18 Sep 2021
Statement on the Doherty Institute modelling sensitivity analysis
Following the release of the Technical Report and Addendum to National Cabinet on 10 August, the Doherty Institute-led modelling consortium was asked to provide “sensitivity analyses” of the scenarios represented in the Report.
Specifically, the consortium was asked to test the robustness of the recommendation to transition to Phases B and C of the National Plan at 70% and 80% vaccination coverage if COVID-19 infection was already established in the community. The original report compared outbreaks that were seeded with 30 cases at a time when “COVID-zero” was the goal. However, some states are now reporting significantly more than this number of infections each day. At these higher case numbers, it’s also recognised that test-trace-isolate-quarantine (TTIQ) responses are likely to be partially, rather than optimally, effective.
The modelling consortium considered three levels of case numbers at the time of transition to Phase B – low (tens, approximately 10-100), medium (hundreds approximately, 300-1000) and high (thousands, approximately 1,000-4,500) infections.
In the majority of cases the model’s conclusions were unchanged, with one important exception. If transitioning to Phase B at the 70% coverage threshold, seeding of thousands of infections in the context of partial effective TTIQ, with only baseline public health and social measures (PHSMs), resulted in earlier and larger outbreaks. While vaccine rollout continued throughout all the simulations, in the time window between 70% and 80% coverage, the epidemic was still growing from thousands to tens of thousands. As coverage increased beyond 80% coverage, the epidemic came under control. But starting from a point this high led to more cases overall.
Much less impact on the overall size of epidemics was observed when these seeding scenarios (tens, hundreds, thousands) were introduced from the 80% coverage timepoint. It is therefore recommended that case numbers continue to be strongly suppressed through Phase B until 80% coverage is reached.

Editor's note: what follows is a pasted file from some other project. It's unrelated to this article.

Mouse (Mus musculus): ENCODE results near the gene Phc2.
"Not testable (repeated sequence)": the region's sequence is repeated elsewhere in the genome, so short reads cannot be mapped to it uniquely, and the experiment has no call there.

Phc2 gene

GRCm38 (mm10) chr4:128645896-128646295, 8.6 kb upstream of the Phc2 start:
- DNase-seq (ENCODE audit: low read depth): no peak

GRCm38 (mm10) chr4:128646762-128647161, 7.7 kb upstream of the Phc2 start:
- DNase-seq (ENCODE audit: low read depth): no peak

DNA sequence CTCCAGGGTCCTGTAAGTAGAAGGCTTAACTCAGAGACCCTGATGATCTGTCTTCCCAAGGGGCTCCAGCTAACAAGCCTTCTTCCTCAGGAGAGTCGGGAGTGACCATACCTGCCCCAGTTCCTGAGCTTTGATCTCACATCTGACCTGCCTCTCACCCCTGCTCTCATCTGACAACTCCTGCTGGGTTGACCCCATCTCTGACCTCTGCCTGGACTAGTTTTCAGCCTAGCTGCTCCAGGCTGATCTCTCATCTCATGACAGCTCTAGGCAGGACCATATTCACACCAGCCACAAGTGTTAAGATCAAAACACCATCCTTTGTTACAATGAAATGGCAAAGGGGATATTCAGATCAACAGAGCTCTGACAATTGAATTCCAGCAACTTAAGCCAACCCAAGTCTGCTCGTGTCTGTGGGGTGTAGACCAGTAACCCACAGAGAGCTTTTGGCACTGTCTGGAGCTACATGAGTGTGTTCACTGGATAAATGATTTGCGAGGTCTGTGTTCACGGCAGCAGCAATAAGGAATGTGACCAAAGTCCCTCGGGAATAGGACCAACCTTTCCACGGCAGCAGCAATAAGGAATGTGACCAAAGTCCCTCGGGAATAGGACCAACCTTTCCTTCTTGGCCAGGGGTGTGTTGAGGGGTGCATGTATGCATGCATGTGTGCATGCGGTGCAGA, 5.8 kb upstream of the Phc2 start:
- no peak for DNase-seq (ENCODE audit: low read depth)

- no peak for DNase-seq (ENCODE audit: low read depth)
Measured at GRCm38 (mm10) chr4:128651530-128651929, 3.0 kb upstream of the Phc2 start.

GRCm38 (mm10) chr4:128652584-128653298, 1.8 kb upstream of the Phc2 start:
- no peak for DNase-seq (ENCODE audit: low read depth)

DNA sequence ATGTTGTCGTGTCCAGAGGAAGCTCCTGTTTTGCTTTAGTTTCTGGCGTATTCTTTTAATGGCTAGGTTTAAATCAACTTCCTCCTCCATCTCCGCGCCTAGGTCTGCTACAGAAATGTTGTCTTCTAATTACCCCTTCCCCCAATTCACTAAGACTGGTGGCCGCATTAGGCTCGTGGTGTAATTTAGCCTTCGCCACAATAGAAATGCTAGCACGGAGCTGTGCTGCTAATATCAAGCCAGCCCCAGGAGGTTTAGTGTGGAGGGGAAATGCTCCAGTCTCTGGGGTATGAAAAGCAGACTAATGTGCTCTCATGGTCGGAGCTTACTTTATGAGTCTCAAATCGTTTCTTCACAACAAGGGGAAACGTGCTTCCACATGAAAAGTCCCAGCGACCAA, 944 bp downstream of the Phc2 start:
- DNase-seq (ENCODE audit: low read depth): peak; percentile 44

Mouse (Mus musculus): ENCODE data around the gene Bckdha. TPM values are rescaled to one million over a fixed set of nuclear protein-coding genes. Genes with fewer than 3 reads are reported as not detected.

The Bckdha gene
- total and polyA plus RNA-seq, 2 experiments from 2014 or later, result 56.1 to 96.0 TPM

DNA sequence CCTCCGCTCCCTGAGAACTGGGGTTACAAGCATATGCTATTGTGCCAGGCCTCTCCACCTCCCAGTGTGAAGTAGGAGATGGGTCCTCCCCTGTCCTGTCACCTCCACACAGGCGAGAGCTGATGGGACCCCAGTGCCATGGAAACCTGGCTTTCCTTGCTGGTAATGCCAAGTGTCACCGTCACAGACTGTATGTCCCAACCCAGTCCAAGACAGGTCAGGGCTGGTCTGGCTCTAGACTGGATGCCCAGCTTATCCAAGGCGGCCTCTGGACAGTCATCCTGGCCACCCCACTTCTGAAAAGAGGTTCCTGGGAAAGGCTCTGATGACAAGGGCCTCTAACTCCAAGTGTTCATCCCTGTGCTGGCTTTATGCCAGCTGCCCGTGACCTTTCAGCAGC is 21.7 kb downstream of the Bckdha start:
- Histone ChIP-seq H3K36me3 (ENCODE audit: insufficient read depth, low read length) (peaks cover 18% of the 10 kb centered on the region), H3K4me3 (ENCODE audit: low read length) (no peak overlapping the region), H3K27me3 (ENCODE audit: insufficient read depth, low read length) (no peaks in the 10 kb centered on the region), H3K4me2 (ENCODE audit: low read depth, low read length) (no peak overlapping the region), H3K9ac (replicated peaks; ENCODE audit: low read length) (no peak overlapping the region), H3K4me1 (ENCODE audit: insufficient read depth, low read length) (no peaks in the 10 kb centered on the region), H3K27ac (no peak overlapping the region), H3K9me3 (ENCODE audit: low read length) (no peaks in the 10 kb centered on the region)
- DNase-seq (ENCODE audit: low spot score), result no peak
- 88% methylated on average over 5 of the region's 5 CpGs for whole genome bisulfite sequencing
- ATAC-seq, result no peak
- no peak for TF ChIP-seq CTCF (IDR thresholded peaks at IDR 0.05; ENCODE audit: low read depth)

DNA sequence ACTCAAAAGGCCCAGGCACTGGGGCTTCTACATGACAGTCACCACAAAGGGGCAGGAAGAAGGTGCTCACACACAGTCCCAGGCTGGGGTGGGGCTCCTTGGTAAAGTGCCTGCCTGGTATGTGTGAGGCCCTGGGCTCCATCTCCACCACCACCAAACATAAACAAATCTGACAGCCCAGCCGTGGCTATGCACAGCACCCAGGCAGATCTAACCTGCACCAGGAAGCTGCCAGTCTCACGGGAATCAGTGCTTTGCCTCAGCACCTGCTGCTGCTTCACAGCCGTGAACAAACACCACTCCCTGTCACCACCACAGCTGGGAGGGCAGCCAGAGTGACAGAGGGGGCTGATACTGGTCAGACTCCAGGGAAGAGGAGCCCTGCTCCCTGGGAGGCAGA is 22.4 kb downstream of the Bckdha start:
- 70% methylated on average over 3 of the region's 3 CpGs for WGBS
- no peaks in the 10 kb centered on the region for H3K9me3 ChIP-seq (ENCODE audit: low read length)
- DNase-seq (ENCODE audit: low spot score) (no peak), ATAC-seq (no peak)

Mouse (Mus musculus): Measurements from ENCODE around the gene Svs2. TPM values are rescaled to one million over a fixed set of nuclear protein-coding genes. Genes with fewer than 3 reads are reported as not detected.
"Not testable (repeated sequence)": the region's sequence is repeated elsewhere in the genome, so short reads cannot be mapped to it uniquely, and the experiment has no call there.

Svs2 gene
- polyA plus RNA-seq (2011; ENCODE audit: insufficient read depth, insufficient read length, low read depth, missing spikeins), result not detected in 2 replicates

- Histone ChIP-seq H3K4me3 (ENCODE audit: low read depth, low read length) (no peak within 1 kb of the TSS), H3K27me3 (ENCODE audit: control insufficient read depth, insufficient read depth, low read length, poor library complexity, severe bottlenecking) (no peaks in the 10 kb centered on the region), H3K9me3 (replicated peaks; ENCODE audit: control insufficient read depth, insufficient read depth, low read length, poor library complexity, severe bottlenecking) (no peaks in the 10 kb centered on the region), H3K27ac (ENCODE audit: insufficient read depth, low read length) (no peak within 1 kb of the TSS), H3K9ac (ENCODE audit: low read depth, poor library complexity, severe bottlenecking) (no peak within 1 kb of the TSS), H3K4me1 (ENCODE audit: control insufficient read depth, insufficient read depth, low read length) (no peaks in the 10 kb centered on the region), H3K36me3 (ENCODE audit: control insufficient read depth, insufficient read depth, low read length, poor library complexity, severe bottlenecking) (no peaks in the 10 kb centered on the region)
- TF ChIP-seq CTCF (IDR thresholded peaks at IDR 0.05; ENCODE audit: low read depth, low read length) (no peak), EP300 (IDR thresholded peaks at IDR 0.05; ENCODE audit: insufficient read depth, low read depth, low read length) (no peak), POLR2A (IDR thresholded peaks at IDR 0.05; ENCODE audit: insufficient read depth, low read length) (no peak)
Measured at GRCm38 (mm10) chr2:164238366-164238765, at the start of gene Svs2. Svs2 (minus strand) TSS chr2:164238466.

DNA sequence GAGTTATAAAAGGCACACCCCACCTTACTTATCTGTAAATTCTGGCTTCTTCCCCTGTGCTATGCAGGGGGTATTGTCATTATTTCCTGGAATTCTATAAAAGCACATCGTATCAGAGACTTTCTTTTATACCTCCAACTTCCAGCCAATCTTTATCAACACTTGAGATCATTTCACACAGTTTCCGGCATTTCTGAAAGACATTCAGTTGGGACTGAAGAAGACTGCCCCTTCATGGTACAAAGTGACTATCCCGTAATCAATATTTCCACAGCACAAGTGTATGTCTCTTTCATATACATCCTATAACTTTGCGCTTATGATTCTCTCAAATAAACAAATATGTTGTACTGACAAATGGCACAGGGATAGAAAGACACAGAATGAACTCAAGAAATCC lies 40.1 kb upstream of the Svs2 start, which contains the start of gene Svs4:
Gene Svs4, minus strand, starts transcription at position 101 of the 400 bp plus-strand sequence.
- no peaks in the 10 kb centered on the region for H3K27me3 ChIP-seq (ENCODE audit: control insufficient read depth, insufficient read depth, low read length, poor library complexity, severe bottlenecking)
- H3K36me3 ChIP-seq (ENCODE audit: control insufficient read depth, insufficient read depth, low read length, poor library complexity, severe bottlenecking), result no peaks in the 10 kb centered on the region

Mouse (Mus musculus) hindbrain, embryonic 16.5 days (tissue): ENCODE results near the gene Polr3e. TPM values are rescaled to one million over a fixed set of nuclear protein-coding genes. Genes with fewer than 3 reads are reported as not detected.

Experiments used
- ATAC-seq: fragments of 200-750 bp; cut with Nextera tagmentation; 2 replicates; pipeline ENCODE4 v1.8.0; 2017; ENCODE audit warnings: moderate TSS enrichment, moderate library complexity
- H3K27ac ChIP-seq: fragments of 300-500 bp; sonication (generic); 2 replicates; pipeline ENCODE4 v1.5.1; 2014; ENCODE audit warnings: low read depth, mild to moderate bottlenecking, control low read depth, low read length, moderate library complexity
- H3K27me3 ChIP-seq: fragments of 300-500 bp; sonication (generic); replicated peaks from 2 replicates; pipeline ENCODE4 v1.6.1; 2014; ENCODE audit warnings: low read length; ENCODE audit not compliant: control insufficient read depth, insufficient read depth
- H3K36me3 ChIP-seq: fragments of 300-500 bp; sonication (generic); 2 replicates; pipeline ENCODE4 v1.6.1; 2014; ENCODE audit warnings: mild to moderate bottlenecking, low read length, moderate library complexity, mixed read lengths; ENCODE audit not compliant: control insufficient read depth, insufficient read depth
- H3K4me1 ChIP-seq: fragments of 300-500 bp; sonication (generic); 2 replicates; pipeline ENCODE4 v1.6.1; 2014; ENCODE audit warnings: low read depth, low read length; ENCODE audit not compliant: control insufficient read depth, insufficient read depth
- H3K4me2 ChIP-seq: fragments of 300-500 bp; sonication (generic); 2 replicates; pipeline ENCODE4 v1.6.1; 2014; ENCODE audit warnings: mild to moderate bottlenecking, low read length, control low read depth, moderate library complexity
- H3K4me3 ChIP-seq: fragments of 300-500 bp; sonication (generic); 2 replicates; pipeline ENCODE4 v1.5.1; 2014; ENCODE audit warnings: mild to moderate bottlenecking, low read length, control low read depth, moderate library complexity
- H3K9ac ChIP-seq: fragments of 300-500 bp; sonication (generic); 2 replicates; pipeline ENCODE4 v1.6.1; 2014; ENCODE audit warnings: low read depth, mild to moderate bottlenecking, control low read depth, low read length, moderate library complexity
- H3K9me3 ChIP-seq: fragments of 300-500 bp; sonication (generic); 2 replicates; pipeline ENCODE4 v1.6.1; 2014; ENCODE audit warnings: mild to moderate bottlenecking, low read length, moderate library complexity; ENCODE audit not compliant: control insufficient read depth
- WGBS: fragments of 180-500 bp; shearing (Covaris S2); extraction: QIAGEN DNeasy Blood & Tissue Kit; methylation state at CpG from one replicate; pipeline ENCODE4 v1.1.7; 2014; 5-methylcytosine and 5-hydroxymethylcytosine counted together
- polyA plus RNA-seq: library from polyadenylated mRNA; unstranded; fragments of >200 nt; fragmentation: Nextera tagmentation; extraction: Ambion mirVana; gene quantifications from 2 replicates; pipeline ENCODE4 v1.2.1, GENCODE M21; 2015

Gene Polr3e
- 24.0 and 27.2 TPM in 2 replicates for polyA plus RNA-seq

In all scenarios, health outcomes were improved if a maximally effective TTIQ response (“optimal” TTIQ) were maintained. Similar impacts were achieved by combining partially effective TTIQ with a “low” level of PHSMs (above baseline restrictions). At high caseloads, additional “medium” level PHSMs may be needed while coverage increases from 70% to 80% to achieve target outcomes and protect the health system. The requirement for PHSMs above baseline will depend on how the epidemic is growing at a local or regional level and the anticipated impacts on the health system based on that epidemiological assessment.
These findings confirm our earlier strategic advice that even high levels of vaccination will not be sufficient to stop COVID-19 in its tracks. Maintaining at least partial (and ideally optimal) TTIQ responses will be essential for ongoing COVID-19 control. These measures will need to be supported by ongoing application of “low” PHSMs (above baseline) to keep case numbers down and achieve best health and economic outcomes for Australia.
Furthermore, as evidence continues to emerge regarding the Delta variant, it has become clear that our initial assumptions on transmissibility and vaccine effectiveness remain robust, however it also suggests Delta is more severe than was assumed in our modelling. This new evidence further endorses our recommendations for a multi-pronged approach to disease control to keep case numbers as low as possible so the health system is able to manage anticipated clinical loads. It therefore does not change our conclusions in any way.